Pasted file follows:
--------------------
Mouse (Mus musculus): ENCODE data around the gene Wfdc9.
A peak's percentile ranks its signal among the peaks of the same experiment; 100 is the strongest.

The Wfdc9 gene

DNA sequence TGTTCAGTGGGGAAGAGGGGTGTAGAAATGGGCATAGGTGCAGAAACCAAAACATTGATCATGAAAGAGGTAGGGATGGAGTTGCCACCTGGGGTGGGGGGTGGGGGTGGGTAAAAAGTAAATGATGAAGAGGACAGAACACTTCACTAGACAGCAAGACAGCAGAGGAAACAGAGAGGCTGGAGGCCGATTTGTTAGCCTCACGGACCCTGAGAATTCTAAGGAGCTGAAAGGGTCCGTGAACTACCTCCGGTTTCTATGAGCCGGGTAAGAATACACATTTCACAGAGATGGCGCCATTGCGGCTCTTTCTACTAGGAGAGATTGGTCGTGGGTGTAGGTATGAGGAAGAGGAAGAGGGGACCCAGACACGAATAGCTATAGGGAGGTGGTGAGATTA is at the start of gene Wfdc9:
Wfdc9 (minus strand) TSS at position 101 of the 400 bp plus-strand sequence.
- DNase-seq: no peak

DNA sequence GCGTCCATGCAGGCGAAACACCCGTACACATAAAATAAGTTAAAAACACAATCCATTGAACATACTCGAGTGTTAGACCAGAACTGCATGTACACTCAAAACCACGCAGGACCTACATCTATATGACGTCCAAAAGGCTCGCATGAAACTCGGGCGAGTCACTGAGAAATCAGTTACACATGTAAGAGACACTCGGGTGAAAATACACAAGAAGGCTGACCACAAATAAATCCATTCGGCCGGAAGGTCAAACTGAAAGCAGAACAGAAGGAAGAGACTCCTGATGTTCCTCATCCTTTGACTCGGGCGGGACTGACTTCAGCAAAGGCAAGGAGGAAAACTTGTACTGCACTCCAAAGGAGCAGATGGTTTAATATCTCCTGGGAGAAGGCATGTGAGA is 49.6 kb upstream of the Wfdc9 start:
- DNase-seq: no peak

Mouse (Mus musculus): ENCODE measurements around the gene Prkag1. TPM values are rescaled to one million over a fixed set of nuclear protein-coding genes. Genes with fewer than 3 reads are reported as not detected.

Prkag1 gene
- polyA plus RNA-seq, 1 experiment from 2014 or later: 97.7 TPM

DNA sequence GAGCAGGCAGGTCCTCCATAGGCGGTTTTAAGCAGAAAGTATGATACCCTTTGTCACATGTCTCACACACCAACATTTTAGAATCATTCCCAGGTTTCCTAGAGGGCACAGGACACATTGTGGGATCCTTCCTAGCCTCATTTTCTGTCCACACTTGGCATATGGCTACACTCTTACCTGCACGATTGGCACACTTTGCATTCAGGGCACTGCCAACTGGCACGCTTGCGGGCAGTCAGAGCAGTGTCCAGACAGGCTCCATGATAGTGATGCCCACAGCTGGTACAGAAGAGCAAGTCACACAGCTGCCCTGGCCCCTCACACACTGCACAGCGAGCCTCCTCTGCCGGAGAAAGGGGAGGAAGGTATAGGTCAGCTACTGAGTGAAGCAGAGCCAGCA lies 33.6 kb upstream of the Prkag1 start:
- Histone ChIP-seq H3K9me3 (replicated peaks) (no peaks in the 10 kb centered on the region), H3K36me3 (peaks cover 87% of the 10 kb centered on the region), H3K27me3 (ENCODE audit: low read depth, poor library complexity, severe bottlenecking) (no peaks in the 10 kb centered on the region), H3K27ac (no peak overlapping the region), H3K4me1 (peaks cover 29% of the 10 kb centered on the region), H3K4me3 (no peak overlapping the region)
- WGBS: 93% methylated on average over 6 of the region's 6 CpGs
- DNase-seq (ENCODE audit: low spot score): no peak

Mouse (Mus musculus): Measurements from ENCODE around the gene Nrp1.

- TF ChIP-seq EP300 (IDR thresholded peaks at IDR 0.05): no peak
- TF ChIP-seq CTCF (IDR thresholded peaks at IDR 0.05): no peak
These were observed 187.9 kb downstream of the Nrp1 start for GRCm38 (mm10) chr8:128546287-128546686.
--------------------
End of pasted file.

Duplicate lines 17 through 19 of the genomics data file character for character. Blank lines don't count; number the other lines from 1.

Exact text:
- TF ChIP-seq EP300 (IDR thresholded peaks at IDR 0.05): no peak
- TF ChIP-seq CTCF (IDR thresholded peaks at IDR 0.05): no peak
These were observed 187.9 kb downstream of the Nrp1 start for GRCm38 (mm10) chr8:128546287-128546686.